Once I got to college, I tried to make up for all the lost drinking time in high school. I joined a sorority my freshman year and drinking became my number one priority. I managed to do a few extracurricular activities and kept the Christian front up as long as I could. I’d sing in a praise and worship band on Sunday nights still hungover from the night before – I never felt right about it. I tried to pursue theater but it required entirely too much commitment that cut into my drinking time. I am see now that getting drunk took precedent over everything in college.

What were the years like leading up to when you got sober?

I did a lot of embarrassing things throughout my 20s when I was drunk but most of it I was able to laugh off and dismiss as just having fun. So many of my friends drank the way I did but it did seem like my hangovers were more severe.

I behaved in ways I never would have sober. So when I’d lament about hooking up with random guys, my girlfriends would say, “you’re a grown woman having a little fun.” I’d pretend that made me feel better but secretly I loathed myself. I also had a rotation of friends I’d call when I did stupid shit when drunk so the same friend wouldn’t be getting all the information and wouldn’t know how often I was blacking out and doing things I regretted. There are quite a few incidents that I am deeply ashamed of and very grateful that something more horrible didn’t happen.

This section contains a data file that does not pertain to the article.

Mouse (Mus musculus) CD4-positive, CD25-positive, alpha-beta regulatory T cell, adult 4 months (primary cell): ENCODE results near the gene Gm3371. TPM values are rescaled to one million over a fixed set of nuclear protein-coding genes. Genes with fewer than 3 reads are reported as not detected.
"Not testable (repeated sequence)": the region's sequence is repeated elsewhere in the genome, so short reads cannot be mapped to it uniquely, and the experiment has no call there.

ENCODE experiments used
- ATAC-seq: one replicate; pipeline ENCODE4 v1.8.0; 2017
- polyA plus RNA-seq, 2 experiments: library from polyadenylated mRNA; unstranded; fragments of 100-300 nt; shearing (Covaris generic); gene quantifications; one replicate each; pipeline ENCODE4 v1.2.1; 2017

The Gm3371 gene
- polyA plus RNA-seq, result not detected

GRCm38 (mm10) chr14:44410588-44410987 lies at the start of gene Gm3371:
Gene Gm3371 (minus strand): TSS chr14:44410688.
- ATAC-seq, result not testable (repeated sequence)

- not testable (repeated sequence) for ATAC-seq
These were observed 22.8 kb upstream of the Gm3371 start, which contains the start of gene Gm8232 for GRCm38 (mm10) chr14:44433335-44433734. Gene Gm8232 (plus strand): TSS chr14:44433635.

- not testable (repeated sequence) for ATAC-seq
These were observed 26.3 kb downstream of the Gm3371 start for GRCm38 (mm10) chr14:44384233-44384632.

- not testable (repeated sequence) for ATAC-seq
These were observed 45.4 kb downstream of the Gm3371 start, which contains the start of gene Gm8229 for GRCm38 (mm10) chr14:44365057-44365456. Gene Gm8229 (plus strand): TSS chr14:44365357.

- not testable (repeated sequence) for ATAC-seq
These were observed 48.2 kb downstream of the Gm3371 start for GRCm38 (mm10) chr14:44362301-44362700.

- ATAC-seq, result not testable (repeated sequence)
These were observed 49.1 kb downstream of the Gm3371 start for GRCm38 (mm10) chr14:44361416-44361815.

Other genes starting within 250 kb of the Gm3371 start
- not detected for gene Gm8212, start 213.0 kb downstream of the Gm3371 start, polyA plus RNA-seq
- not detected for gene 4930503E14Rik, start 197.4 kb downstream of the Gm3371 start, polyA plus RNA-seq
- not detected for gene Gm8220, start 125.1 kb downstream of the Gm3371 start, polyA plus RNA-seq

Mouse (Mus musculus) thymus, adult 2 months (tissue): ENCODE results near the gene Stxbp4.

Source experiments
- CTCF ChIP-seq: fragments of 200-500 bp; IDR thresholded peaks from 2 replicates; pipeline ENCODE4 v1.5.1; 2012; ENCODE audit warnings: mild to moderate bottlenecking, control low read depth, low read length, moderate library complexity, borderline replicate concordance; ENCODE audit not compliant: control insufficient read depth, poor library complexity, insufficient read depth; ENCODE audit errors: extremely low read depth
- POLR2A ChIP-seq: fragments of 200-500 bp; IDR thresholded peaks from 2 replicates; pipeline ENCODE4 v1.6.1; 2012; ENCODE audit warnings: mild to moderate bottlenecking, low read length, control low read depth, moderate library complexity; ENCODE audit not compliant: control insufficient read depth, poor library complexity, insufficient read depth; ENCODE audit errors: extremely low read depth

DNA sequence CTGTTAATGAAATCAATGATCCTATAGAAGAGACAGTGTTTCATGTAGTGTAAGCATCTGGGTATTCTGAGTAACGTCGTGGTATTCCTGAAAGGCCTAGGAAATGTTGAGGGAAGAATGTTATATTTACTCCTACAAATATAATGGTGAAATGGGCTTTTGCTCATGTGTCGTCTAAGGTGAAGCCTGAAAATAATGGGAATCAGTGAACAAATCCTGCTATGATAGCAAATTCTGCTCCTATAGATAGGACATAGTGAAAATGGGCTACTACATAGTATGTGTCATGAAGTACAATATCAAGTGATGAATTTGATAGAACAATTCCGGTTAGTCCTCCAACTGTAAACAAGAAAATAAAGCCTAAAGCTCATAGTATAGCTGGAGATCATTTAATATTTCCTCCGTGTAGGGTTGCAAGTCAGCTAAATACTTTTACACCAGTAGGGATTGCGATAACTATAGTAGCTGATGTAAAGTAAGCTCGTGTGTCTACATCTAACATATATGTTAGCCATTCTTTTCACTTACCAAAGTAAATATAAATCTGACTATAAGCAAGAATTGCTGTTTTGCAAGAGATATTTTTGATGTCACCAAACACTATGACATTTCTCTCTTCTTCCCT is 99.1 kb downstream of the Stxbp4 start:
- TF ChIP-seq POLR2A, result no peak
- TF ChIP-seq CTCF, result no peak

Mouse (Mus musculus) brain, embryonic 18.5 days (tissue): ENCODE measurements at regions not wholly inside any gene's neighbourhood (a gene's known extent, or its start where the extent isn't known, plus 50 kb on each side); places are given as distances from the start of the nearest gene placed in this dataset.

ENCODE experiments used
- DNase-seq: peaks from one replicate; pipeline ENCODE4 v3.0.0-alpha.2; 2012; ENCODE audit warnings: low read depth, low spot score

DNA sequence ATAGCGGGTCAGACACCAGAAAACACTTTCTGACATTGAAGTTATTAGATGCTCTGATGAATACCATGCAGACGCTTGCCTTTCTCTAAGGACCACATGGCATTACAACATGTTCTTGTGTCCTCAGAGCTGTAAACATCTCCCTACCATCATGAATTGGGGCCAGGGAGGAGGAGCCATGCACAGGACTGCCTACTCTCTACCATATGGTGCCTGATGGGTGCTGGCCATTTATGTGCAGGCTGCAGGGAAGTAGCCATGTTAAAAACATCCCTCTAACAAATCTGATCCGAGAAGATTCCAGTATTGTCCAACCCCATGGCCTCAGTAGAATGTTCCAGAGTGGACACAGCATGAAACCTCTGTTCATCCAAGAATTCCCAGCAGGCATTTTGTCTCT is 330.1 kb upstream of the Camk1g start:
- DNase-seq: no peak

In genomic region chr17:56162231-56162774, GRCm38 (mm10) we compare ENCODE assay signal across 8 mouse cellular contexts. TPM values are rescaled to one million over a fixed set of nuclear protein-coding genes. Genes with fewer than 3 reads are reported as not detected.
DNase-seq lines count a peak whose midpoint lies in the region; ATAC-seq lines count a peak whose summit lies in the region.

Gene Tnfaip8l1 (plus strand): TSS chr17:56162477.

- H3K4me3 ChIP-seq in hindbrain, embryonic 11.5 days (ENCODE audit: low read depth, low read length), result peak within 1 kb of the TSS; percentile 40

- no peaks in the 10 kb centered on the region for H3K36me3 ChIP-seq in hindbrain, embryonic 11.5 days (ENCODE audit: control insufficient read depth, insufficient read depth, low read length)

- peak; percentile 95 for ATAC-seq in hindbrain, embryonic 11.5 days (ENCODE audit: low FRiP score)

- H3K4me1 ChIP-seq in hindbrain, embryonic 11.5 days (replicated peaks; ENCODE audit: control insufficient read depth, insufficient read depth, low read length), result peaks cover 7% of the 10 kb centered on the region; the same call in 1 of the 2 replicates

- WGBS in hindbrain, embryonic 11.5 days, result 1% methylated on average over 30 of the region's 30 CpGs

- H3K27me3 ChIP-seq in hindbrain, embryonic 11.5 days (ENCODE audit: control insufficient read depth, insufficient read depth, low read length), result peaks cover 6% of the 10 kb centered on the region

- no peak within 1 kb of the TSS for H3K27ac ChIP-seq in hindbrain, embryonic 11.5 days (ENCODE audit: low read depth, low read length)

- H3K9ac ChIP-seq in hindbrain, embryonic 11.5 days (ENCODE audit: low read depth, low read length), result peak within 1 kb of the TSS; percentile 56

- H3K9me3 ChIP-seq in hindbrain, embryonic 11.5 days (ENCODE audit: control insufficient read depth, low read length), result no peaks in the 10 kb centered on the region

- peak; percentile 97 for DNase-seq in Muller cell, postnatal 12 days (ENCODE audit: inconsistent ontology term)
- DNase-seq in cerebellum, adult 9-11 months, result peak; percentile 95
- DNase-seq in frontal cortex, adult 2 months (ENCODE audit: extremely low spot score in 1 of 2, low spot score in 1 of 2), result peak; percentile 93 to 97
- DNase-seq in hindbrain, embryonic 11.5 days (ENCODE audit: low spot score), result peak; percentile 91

The anxiety I would get the day after drinking, especially after nights when I blacked out, became more and more unbearable. It would feel like the walls were closing in around me. I wanted to die. I would vow to never get that drunk again but I always inevitably did, sometimes the next week.

How did you rationalize your drinking?

By arguing that I’d never lost a job or ruined a friendship. And I often thought, I want to stop drinking but all my friends drink. I never got a DUI, which is only by the grace of God. My chest still tightens when I think about how often I used to drive drunk. I think I had this idea that when I was drinking I was a fun, pretty, party girl when in reality I was a bloated, blotchy-skinned, sloppy girl. I also bought into that “wine makes your food tastes better” bullshit. Yeah, that’s because you’re fucked up. I loved the stemware and the romantic aspect of drinking. I used to LOVE going to all different kinds of bars, flirting with men and maintaining that “having fun” was the most important thing in life. When fun comes at the cost of everything else that matters though, it starts to be an issue.

What do you consider your bottom?

I had a lot of bottoms over the course of 2013 but the one that really got me into action was blacking out at my friend’s parents’ house on Thanksgiving. I don’t remember the end of the evening but was told that I was the only drunk person there. It was the first time a close friend had the guts to tell me my personality often changed when I started drinking and maybe I should start trying to monitor how much I had. I broke down crying because I knew I had been trying to control it and not succeeding so cutting back just wasn’t going to be an option.

Did you go to rehab?

No.

Did you go to AA?

Yes. 

What did you think of it at first?

I was very skeptical at first, so much so that I barely went to any meetings and I didn’t get a sponsor. I thought AA was depressing and hated the negative stigma I deemed to be associated with it. 

What did you do to seek help and/or stay sober?